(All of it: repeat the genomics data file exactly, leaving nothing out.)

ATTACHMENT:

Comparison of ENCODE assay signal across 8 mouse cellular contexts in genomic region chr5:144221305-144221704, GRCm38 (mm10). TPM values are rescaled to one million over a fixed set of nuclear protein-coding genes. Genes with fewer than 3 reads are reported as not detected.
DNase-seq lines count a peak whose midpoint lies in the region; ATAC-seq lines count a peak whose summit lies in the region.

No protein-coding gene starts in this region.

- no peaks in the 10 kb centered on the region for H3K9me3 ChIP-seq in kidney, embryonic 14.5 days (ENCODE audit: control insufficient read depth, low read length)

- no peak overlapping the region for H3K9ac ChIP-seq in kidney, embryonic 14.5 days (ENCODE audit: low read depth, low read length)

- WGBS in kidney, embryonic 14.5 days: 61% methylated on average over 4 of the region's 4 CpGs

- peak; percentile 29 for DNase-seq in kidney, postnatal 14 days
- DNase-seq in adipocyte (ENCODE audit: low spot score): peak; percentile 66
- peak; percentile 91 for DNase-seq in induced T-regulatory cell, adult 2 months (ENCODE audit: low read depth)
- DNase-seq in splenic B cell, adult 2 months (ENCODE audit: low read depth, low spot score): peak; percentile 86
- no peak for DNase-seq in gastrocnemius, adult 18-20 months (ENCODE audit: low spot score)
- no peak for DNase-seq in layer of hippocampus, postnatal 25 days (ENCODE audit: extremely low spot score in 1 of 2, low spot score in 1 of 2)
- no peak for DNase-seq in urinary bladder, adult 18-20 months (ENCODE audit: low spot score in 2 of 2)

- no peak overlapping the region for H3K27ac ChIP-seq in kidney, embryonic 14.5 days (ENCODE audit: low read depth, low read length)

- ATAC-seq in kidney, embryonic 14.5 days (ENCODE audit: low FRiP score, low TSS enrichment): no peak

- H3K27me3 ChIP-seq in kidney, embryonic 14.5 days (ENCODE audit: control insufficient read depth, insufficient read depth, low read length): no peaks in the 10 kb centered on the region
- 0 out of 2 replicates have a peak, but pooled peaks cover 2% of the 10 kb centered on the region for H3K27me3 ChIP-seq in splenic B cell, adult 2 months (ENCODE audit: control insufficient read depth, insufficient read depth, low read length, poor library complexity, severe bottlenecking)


Comparison of ENCODE assay signal across 8 mouse cellular contexts in genomic region chr5:144221305-144221704, GRCm38 (mm10). TPM values are rescaled to one million over a fixed set of nuclear protein-coding genes. Genes with fewer than 3 reads are reported as not detected.
DNase-seq lines count a peak whose midpoint lies in the region; ATAC-seq lines count a peak whose summit lies in the region.

No protein-coding gene starts in this region.

- no peaks in the 10 kb centered on the region for H3K9me3 ChIP-seq in kidney, embryonic 14.5 days (ENCODE audit: control insufficient read depth, low read length)

- no peak overlapping the region for H3K9ac ChIP-seq in kidney, embryonic 14.5 days (ENCODE audit: low read depth, low read length)

- WGBS in kidney, embryonic 14.5 days: 61% methylated on average over 4 of the region's 4 CpGs

- peak; percentile 29 for DNase-seq in kidney, postnatal 14 days
- DNase-seq in adipocyte (ENCODE audit: low spot score): peak; percentile 66
- peak; percentile 91 for DNase-seq in induced T-regulatory cell, adult 2 months (ENCODE audit: low read depth)
- DNase-seq in splenic B cell, adult 2 months (ENCODE audit: low read depth, low spot score): peak; percentile 86
- no peak for DNase-seq in gastrocnemius, adult 18-20 months (ENCODE audit: low spot score)
- no peak for DNase-seq in layer of hippocampus, postnatal 25 days (ENCODE audit: extremely low spot score in 1 of 2, low spot score in 1 of 2)
- no peak for DNase-seq in urinary bladder, adult 18-20 months (ENCODE audit: low spot score in 2 of 2)

- no peak overlapping the region for H3K27ac ChIP-seq in kidney, embryonic 14.5 days (ENCODE audit: low read depth, low read length)

- ATAC-seq in kidney, embryonic 14.5 days (ENCODE audit: low FRiP score, low TSS enrichment): no peak

- H3K27me3 ChIP-seq in kidney, embryonic 14.5 days (ENCODE audit: control insufficient read depth, insufficient read depth, low read length): no peaks in the 10 kb centered on the region
- 0 out of 2 replicates have a peak, but pooled peaks cover 2% of the 10 kb centered on the region for H3K27me3 ChIP-seq in splenic B cell, adult 2 months (ENCODE audit: control insufficient read depth, insufficient read depth, low read length, poor library complexity, severe bottlenecking)